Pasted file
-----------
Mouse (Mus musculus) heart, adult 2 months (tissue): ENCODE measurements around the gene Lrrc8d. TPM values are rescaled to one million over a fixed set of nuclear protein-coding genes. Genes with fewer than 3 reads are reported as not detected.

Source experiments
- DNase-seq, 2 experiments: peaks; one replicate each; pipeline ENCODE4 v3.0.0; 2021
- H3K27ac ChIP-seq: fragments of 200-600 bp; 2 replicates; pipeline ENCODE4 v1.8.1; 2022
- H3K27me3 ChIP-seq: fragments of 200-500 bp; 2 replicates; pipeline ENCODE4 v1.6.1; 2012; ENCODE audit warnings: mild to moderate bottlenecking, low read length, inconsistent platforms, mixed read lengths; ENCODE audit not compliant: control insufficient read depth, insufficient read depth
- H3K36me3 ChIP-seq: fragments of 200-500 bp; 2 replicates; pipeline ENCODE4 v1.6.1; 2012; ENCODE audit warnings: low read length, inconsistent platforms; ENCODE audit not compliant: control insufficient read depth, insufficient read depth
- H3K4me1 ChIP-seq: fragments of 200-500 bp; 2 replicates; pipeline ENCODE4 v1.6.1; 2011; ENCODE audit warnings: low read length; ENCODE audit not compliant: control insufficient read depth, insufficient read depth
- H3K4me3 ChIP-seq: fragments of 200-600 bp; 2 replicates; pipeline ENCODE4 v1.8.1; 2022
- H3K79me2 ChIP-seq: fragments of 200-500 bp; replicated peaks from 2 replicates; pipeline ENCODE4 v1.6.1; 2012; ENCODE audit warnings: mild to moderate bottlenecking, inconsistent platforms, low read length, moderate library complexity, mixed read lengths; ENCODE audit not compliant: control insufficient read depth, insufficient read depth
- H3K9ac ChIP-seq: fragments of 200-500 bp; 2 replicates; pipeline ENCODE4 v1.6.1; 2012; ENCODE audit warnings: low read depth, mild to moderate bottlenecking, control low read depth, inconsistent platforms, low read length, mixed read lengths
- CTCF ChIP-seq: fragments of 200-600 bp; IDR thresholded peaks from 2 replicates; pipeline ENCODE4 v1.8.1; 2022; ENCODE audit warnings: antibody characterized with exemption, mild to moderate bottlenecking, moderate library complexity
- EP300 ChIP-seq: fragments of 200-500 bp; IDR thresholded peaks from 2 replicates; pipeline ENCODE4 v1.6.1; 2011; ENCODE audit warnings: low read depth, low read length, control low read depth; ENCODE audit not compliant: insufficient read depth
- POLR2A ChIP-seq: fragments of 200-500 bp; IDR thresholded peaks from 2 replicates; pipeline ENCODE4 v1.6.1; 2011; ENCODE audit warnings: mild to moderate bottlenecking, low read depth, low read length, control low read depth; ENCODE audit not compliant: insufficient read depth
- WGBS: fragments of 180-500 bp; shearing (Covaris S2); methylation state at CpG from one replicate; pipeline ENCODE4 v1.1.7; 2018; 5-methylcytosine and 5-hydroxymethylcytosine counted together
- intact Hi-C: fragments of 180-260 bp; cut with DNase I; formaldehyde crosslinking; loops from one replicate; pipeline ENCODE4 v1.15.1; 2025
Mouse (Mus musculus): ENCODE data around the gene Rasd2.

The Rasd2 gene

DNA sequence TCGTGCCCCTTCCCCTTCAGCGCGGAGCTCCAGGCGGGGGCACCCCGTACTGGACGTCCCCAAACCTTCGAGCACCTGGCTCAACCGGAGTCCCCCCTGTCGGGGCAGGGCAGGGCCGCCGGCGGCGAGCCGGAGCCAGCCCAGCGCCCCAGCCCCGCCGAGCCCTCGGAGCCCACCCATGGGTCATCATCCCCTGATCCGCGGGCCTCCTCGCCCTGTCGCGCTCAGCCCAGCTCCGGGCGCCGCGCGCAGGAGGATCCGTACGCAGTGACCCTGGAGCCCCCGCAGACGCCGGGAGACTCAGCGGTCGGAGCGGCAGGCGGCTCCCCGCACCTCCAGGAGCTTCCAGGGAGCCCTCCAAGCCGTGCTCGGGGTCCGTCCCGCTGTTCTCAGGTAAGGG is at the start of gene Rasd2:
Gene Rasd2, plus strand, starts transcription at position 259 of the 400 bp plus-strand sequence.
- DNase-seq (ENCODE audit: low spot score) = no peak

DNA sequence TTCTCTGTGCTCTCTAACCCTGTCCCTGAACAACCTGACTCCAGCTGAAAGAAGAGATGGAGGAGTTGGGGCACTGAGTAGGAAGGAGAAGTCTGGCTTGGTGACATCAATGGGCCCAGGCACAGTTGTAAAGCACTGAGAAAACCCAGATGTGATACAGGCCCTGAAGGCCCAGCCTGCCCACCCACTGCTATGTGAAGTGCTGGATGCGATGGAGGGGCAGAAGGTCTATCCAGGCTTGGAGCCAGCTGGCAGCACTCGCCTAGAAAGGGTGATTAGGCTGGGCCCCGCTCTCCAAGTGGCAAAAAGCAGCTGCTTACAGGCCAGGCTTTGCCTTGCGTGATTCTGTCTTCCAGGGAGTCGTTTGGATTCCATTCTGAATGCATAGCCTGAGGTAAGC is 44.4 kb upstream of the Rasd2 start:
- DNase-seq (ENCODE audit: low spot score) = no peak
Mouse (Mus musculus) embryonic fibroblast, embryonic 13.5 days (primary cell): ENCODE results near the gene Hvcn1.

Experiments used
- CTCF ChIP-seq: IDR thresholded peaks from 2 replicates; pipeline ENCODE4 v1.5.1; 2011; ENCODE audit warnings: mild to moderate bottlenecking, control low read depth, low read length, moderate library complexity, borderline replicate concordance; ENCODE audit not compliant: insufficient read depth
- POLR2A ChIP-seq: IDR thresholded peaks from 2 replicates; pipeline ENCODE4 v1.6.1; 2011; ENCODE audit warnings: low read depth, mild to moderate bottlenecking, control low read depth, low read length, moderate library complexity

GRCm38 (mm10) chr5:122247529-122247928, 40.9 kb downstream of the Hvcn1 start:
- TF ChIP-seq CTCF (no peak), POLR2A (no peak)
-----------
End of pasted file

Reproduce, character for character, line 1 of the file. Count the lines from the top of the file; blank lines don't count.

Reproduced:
Mouse (Mus musculus) heart, adult 2 months (tissue): ENCODE measurements around the gene Lrrc8d. TPM values are rescaled to one million over a fixed set of nuclear protein-coding genes. Genes with fewer than 3 reads are reported as not detected.